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New app supports banana farmers
The new app named Tumaini - which means “hope” in Swahili - developed by researchers from the International Center for Tropical Agriculture (CIAT) and Bioversity International aims to help smallholder banana growers quickly detect a disease or pest and prevent a wide outbreak from happening. Tumaini has been freely available since late August 2019. Using artificial intelligence, with an average 90 per cent success rate, the tool can help farmers avoid millions of dollars in losses.
Five major diseases and one common pest can be detected by Tumaini: Xanthomonas wilt of banana (BXW), Fusarium wilt of banana (FWB), black sigatoka (BS), yellow sigatoka (YS) and banana bunchy top disease (BBTV) along with the banana corm weevil (BCW) pest class.
The app could be helpful in the current TR4 outbreak in Latin America since it is trained for fusarium wilt classes. So far, it has been tested in Colombia, the Democratic Republic of the Congo, India, Benin, China and Uganda.
Easy to use for farmers
If farmers see some symptoms on the banana plants, they take a photograph and click the scan button on the app. Then, the probability of disease will be shown in real time. If probability is very high, they click a recommendations button to see the control measures for the particular pest and diseases.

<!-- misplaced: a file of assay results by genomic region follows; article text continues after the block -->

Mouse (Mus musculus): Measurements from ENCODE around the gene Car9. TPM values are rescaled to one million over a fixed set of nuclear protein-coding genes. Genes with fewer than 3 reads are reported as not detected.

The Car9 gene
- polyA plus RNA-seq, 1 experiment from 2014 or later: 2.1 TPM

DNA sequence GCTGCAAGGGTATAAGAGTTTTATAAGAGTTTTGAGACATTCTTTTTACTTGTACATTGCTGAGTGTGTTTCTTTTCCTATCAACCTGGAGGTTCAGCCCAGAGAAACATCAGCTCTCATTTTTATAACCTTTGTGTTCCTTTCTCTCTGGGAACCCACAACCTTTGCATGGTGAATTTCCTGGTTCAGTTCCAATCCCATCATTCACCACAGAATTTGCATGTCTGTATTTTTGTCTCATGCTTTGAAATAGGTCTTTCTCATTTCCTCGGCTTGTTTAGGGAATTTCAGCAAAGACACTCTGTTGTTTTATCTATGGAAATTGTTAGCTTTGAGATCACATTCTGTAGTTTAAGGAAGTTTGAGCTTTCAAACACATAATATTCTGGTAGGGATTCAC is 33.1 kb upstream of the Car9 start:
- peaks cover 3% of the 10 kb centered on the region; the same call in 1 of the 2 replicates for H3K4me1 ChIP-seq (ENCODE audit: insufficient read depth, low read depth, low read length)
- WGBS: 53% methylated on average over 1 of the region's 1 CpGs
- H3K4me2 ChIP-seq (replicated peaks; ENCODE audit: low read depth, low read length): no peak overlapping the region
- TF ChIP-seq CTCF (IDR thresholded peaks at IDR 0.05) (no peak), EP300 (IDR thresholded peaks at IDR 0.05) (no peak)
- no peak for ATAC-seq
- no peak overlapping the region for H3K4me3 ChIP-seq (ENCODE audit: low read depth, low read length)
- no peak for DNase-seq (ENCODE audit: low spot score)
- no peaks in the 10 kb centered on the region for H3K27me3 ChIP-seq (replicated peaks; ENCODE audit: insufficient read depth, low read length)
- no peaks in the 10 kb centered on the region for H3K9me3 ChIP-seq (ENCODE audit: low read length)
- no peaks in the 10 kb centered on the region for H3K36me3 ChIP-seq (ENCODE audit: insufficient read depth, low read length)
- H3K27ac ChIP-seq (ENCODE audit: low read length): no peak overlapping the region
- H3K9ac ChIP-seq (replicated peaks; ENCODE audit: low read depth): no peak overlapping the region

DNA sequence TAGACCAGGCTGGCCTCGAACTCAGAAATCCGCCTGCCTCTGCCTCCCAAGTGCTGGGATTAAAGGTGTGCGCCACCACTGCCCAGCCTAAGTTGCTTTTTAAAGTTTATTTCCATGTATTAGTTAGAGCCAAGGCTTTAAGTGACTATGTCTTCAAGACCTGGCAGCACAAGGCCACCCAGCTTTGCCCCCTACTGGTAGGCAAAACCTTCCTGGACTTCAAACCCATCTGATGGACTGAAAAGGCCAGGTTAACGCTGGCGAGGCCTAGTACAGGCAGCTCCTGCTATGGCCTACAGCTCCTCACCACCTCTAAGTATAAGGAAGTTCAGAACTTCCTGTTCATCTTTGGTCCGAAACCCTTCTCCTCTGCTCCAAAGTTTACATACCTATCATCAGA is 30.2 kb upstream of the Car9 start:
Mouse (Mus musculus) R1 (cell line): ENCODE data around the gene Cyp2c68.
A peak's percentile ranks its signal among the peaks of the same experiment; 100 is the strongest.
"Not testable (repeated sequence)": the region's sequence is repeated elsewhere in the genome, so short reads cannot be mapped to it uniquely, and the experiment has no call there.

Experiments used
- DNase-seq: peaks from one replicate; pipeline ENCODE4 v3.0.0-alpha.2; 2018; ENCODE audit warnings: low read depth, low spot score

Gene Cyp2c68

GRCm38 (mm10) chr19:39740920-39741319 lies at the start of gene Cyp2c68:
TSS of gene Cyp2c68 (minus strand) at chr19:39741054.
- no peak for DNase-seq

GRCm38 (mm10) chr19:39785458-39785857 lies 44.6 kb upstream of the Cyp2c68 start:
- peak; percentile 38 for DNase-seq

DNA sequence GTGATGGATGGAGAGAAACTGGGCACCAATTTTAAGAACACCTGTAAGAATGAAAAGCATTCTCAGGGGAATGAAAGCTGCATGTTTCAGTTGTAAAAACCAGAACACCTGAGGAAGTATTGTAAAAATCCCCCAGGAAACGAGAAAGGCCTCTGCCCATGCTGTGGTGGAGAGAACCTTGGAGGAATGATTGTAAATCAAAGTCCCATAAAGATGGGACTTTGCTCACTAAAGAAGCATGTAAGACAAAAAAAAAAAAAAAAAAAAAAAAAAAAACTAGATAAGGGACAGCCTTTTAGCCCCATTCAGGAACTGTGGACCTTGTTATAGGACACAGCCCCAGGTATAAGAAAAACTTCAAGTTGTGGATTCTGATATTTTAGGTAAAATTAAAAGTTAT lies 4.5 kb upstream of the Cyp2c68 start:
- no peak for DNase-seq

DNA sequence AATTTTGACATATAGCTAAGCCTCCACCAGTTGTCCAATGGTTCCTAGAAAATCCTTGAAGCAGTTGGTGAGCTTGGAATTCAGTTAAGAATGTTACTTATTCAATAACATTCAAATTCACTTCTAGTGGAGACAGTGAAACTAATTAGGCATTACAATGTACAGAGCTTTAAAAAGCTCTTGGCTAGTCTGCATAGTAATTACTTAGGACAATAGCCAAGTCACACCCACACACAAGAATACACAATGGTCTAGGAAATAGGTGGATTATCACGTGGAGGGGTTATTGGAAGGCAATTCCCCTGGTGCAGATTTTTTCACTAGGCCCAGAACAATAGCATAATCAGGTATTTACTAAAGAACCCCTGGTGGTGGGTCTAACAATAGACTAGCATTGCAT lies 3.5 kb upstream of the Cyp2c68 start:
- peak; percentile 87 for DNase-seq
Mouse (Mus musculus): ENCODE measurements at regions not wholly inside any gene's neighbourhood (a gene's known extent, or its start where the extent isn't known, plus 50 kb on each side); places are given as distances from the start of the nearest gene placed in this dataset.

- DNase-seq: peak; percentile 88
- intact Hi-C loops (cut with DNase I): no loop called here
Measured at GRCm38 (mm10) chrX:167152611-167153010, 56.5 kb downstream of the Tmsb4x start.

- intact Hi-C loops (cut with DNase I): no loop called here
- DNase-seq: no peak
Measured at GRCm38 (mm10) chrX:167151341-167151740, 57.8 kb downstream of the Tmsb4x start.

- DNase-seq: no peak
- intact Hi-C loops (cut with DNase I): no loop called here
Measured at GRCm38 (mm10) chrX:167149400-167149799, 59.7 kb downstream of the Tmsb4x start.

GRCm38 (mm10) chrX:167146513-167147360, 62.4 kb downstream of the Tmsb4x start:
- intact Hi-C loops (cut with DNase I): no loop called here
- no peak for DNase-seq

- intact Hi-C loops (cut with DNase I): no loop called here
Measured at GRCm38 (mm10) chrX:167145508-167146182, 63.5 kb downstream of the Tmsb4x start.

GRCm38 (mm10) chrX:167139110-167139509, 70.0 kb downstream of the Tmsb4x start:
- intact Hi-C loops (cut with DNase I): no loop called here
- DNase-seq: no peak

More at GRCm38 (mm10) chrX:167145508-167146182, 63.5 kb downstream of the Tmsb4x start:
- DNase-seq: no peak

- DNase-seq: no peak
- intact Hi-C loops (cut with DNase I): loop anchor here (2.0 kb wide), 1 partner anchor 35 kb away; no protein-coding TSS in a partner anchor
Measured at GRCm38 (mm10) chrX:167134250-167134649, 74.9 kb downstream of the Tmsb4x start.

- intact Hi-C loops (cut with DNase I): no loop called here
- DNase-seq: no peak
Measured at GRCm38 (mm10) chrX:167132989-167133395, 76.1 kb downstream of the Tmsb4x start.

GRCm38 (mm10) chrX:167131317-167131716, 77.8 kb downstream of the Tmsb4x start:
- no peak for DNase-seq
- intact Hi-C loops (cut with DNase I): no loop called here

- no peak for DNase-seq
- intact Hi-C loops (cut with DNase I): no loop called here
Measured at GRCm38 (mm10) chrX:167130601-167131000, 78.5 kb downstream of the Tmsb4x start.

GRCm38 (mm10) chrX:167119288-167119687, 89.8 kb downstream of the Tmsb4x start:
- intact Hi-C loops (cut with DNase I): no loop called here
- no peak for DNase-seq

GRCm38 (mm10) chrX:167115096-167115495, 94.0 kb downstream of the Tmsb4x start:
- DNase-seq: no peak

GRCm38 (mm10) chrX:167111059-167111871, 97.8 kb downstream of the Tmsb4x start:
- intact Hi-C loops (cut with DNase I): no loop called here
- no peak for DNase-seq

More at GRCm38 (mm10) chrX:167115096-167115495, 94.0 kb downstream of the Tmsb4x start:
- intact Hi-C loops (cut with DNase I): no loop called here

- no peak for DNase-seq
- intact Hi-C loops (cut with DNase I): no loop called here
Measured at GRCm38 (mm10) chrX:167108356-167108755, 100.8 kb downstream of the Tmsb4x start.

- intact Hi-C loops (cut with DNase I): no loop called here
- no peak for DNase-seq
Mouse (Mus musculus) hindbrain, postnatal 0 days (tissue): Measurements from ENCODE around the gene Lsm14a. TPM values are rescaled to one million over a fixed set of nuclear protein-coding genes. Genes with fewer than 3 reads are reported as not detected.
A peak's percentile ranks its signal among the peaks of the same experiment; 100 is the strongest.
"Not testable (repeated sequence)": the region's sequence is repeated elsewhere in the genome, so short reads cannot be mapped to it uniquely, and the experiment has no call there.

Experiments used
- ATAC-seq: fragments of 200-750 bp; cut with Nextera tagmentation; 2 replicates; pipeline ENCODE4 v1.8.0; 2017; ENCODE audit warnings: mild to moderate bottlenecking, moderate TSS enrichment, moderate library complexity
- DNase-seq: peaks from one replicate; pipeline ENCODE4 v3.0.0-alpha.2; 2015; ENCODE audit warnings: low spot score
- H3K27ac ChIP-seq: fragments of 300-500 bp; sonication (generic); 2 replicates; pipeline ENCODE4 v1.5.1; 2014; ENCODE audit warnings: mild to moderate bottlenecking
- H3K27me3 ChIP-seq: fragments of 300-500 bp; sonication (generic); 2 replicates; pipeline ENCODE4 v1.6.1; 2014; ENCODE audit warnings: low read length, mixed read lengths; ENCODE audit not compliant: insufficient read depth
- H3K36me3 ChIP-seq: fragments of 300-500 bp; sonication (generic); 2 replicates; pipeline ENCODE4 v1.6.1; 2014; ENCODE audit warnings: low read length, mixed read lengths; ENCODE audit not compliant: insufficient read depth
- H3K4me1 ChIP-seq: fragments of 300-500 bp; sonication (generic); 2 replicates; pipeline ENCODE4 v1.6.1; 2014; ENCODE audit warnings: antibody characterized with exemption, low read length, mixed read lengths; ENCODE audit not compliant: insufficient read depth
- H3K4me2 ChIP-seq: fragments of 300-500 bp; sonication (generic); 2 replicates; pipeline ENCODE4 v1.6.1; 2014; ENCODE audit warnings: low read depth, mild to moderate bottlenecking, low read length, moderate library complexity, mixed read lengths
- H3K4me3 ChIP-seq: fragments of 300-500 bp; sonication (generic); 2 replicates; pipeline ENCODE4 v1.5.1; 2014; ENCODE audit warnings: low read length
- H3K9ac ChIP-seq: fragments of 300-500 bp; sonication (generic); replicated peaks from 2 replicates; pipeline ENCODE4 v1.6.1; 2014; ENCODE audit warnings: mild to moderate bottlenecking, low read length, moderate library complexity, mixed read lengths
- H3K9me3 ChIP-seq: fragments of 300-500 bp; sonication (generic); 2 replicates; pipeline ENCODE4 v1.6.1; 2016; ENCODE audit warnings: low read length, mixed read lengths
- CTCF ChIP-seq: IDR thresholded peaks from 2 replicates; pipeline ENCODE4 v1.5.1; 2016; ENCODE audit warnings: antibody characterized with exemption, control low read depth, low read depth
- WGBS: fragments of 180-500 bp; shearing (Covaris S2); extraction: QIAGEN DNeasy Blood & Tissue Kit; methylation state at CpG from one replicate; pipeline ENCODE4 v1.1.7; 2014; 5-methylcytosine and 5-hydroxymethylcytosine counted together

Farmers can also select the plant part where they see the symptoms. Since these major diseases and pest can affect different parts of the banana plant, there are six options, including whole plant, cut fruits, fruit bunches, leaf, and corm roots.
Symptoms can be detected on any part of the crop
Rapid improvements in image-recognition technology made the Tumaini app possible, the researchers say. To build it, they uploaded 20,000 images that depicted various visible banana disease and pest symptoms. With this information, the app scans photos of parts of the fruit, bunch, or plant to determine the nature of the disease or pest. It then provides the steps necessary to address the specific disease. In addition, the app also records the data, including geographic location, and feeds it into a larger database.
Existing crop disease detection models focus primarily on leaf symptoms and can only accurately function when pictures contain detached leaves on a plain background. The novelty of this app is that it can detect symptoms on any part of the crop, explain the researchers, and is trained to be capable of reading images of lower quality, inclusive of background noise, like other plants or leaves, to maximise accuracy.
The app is freely available at the Google Playstore: https://play.google.com/store/apps/details?id=ciat.cgiar.org.tumaini&hl=en
AI-powered banana diseases and pest detection. Plant Methods volume 15, Article number: 92 (2019): https://plantmethods.biomedcentral.com/articles/10.1186/s13007-019-0475-z